“When the conversion happens, any player with CP less than their old veteran rank * 10 will instead be given enough CP such that their total is VR * 10. For example: A player is VR14 with 75 CP, they will be given 65 CP (140-75) instead of 40, so that they can still equip any gear they may have.”

I’d like to point out the last thing he said in that phrase: “so that they can still equip any gear they may have.” He mentioned something similar a little further down.

“It’s important that everyone understands they are not suddenly going to have to have 501 CP in order to equip the top level gear. We will introduce new gear, with higher CP requirements sometime in the future, but we won’t be making huge jumps.”

So there is still going to be a level grind so that you can have the right gear? Basically, one linear progression system is replaced by another linear progression system with no catch-up mechanics. Don’t get me wrong; I’m not opposed to a grind, and there is a positive aspect of the changes that I will talk about in just a bit. But from what I can see, the VR switch to Champion Points (CP) does nothing to change the initial grind, and in fact, it makes catching up to current content more difficult. The “easy” fix to this issue is to restrict the gear to specific aspects of CP and not a CP number.

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The positive

From a broad perspective, I am on board with the changes that Lambert proposed in his post. I believe that ZOS is on the right track, and unlike other MMO developers, it does listen to its playerbase, albeit slowly.

From glancing at the calculations that Lambert mentions, I think they look pretty solid. And there is no way players with a half dozen or more VR16 characters should get possibly thousands of CP, nor should those who only have one VR16 be punished for not having alts. Lambert mentioned that they are aware of gear issues and CP. The developers will make provisions for that.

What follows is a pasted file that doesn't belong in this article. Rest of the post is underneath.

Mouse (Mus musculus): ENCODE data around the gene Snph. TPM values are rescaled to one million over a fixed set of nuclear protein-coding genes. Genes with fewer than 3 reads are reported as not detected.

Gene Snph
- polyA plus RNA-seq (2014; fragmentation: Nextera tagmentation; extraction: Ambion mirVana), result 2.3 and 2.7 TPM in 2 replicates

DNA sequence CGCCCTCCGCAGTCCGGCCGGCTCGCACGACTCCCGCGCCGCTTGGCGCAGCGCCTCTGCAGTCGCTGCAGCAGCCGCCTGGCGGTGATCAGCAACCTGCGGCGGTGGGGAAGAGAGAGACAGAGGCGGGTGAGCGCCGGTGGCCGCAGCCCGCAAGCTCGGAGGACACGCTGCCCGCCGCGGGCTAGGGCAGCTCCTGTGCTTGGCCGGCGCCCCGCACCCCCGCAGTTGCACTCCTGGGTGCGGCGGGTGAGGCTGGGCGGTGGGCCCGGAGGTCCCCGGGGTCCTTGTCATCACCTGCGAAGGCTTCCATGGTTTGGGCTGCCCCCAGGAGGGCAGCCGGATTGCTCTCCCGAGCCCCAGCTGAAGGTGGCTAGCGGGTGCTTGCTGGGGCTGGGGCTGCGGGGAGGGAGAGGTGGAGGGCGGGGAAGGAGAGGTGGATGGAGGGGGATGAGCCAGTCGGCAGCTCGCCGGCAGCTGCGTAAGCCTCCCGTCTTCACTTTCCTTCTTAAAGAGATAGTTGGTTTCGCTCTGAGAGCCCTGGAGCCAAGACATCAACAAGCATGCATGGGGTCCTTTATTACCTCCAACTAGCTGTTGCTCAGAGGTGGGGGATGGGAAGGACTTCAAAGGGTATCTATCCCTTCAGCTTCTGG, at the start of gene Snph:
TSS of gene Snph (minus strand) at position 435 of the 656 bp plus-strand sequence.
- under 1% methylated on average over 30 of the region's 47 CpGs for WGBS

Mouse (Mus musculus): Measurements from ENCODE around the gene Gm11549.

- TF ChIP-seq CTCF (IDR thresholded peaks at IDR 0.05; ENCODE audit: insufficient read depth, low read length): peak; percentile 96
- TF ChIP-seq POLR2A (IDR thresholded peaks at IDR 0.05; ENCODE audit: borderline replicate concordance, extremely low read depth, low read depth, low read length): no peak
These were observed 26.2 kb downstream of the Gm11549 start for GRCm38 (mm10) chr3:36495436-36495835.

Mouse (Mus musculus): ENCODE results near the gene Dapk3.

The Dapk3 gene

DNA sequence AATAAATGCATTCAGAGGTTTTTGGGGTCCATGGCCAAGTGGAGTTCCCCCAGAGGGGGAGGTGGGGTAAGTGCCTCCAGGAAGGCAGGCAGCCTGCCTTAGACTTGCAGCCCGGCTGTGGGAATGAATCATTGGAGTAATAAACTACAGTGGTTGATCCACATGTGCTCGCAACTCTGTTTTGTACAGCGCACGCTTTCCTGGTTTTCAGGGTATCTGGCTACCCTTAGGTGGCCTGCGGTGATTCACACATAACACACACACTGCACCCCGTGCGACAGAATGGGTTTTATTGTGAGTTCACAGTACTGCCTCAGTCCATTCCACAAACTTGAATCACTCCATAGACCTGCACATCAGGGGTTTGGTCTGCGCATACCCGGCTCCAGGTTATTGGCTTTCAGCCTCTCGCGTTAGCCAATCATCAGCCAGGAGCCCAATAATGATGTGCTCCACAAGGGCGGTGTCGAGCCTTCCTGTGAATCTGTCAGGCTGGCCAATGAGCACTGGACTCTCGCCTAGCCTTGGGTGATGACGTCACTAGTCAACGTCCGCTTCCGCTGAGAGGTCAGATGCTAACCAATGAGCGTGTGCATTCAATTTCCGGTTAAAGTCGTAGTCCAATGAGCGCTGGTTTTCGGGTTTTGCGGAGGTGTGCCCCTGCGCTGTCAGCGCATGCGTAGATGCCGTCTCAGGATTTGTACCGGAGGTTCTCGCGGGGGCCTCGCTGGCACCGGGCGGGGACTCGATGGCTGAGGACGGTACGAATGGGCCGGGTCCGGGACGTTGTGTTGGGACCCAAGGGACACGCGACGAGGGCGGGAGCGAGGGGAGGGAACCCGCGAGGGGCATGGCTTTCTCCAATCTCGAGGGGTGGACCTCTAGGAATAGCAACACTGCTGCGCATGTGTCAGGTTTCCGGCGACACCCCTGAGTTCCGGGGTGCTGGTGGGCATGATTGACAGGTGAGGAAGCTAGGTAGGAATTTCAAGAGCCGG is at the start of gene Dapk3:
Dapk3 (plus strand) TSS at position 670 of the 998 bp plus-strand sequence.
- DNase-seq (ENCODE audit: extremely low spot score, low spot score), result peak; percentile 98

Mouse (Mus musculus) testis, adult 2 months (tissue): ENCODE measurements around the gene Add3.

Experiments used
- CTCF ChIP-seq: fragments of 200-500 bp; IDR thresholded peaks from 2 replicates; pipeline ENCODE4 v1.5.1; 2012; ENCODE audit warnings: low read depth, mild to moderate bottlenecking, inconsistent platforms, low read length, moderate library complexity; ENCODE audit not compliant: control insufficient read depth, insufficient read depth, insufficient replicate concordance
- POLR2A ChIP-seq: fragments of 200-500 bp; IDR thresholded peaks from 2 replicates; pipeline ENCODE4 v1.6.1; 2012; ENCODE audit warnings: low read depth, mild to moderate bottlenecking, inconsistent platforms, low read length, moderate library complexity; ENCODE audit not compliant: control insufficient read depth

Lastly, I think the most positive part of getting rid of VR is that it will encourage making alts, a part of ESO that has been sorely missing. You will still have to level normally, but once you hit max level, your grind could be done, assuming you’ve done it on another character. And anything that reduces the grind on alts will encourage them. And maybe that will encourage me to earn more CP now.

Those are my thoughts, and I’ve tried to be reasonable even in my more controversial stances. Tell me if you think that we’ll see the VR change in the next big patch or not. Those who are better at the maths, let me know what you think about the conversion rate. Those who have done the VR grind multiple times, is the conversion rate fair? Thank you for putting up with my not-so popular opinion, and in the words of Bill S. Preston Esquire and “Ted” Theodore Logan, be excellent to each other.

Traverse the troubled land of Tamriel in the Elder Scrolls Online. Larry Everett will be your guide here in Tamriel Infinium every other week as you explore together the land created by ZeniMax and Bethesda. If you have any burning questions, send them his way via email or via Twitter.
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swordandkeyboardgaming
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swordandkeyboardgaming

touchy subject.    good article as always larry.